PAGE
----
Practice and Politics of Marriage in South Asia
Nabanipa Bhattacharjee
MARRYING IN SOUTH ASIA: SHIFTING CONCEPTS, CHANGING PRACTICES IN A GLOBALISING WORLD by Ravinder Kaur Orient Blackswan, 2014, 420 pp., Price not stated.
May 2014, volume 38, No 5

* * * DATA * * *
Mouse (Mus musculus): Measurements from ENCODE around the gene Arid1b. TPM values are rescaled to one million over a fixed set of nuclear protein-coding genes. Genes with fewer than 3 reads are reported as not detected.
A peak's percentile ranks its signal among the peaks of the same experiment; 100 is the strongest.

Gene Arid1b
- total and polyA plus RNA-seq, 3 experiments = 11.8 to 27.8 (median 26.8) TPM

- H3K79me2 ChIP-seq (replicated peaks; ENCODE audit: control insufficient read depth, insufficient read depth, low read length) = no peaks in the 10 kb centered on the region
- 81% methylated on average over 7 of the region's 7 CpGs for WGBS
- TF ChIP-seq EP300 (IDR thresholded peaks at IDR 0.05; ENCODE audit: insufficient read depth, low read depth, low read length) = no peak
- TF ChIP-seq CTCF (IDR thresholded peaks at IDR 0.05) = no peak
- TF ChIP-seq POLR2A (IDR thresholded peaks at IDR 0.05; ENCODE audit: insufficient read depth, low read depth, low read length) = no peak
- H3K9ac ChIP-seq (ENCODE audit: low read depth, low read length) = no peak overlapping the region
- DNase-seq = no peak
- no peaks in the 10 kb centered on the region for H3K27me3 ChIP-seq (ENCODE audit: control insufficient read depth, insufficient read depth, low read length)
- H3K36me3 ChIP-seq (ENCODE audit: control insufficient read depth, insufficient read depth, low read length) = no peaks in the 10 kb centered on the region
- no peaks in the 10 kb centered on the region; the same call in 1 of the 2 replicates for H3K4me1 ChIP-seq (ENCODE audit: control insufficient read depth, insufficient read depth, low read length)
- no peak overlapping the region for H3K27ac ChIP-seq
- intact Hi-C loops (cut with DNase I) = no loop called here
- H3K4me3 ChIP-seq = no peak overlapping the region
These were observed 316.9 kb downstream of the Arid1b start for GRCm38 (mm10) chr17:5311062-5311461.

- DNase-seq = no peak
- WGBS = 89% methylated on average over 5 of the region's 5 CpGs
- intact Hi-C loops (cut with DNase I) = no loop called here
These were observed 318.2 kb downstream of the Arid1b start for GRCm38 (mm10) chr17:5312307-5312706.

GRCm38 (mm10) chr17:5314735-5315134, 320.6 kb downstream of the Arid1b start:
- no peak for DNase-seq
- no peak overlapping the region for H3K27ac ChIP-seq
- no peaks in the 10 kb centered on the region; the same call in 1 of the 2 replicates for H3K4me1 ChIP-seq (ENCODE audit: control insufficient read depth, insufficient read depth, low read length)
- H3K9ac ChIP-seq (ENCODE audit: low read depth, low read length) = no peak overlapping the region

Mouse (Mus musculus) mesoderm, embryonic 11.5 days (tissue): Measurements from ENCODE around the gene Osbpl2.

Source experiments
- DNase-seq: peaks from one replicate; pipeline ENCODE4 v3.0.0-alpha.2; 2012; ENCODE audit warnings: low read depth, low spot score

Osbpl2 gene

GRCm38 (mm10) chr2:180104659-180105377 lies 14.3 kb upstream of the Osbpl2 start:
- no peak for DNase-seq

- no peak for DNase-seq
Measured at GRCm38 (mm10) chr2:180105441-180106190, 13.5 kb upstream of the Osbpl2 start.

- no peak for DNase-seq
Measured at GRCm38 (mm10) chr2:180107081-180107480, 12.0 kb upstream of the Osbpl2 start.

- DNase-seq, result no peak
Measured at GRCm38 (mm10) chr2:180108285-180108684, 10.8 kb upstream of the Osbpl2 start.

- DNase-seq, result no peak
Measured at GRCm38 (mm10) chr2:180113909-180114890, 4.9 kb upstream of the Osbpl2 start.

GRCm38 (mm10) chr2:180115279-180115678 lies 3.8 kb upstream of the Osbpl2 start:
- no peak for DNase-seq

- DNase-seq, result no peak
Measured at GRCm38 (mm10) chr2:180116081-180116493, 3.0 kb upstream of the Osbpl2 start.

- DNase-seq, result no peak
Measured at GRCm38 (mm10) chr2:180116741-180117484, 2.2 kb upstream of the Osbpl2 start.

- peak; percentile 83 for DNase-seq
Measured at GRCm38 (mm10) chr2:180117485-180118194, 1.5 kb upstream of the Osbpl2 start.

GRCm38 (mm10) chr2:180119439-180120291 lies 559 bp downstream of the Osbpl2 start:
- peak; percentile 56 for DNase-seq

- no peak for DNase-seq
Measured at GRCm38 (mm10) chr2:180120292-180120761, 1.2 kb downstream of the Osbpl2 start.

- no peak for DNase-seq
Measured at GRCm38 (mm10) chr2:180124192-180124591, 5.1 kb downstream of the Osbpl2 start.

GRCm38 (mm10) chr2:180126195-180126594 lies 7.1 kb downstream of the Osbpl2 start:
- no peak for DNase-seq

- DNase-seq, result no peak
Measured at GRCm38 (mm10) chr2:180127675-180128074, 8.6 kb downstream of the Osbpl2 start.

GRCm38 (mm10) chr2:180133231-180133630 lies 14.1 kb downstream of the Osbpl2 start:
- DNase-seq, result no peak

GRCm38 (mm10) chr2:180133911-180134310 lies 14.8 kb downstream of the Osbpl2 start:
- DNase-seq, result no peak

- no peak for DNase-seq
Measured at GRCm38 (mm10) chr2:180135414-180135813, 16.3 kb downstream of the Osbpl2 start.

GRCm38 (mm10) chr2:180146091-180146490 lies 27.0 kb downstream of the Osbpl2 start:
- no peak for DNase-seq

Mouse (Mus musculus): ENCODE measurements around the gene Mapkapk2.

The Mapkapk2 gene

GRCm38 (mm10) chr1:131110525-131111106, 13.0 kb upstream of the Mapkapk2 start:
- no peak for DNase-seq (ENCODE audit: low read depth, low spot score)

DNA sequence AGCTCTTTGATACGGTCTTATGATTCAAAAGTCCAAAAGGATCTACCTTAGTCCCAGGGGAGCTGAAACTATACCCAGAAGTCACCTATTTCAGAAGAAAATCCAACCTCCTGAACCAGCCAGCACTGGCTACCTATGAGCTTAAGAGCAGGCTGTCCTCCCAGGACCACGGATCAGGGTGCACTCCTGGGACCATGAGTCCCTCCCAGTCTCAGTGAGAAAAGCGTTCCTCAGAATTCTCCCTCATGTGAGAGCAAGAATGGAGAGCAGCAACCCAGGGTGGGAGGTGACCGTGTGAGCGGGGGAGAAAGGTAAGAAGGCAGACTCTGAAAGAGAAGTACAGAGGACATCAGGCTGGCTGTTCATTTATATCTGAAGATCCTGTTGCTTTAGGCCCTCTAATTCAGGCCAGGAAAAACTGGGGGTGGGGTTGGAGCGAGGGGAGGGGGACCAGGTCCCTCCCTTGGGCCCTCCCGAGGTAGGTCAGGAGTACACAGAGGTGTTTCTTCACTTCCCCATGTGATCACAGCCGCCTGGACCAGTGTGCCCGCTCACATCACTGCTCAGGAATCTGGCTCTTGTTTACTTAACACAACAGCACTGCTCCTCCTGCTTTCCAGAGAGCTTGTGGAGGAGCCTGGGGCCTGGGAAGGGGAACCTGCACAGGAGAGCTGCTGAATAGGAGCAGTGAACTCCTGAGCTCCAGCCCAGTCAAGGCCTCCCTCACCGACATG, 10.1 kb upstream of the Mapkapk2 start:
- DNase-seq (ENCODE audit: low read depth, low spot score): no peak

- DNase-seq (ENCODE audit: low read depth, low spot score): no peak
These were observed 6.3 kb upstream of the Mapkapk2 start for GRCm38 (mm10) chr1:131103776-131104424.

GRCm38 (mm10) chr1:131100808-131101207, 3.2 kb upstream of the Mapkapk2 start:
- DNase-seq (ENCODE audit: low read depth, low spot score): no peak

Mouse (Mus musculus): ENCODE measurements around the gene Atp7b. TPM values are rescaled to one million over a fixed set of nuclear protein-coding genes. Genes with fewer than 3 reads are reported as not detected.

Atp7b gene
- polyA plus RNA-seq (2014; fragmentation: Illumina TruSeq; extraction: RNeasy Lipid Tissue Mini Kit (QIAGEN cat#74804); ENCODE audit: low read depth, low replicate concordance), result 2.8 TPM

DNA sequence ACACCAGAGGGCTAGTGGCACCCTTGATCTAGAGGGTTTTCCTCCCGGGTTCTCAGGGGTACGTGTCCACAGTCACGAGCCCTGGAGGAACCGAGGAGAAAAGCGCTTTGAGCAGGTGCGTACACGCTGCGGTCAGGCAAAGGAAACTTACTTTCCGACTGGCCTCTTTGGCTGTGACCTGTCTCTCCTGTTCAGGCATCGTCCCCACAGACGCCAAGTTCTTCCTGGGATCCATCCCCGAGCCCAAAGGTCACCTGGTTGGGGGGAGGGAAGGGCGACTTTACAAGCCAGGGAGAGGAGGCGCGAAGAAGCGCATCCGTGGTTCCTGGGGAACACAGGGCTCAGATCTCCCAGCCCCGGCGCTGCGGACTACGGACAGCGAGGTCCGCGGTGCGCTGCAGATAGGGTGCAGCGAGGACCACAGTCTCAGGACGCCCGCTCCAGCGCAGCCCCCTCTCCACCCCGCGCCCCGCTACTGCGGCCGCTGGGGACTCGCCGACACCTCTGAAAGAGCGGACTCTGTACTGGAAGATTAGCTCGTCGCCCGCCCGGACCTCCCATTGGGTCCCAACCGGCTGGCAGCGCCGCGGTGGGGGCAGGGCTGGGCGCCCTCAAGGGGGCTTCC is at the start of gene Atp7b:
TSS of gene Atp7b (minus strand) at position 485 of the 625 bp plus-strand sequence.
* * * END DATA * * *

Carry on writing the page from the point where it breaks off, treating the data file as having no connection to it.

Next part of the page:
Upon being asked why she chose to marry following a very short period of courtship, a friend reasons that had she known the man too well, marriage, the one goal not open to compromise, would have been impossible. Longer courtships, she believes, lead to unsatisfactory marriages. On the other hand, we also encounter countless middle class professionals, both men and women, who insist otherwise. A common thread, however, runs through the two contradictory propositions: it is that marriages, whatever is the length of courtship, ought to happen and second, turn out to be satisfactory —notwithstanding the contextual and nuanced perception of conjugal satisfaction. While it is true, as the essays edited by Ravinder Kaur and Rajni Palriwala demonstrate, that the dynamics of marriage and the institutions related to it are subjected to deeper scrutiny in contemporary times, yet the value of the institution (plus the family) remains nearly completely unchallenged. For the majority there certainly is no alternative to the model of marriage. Even for the unmarried, widowed and divorced, for instance, the marital frame looms large on their social existence as it does, suggests Ashley Tellis (Part 5) in his moving and insightful piece, for the homosexuals. Such, indeed, ‘is the power of marriage and the dread of what lies outside it ….’ (p.18).

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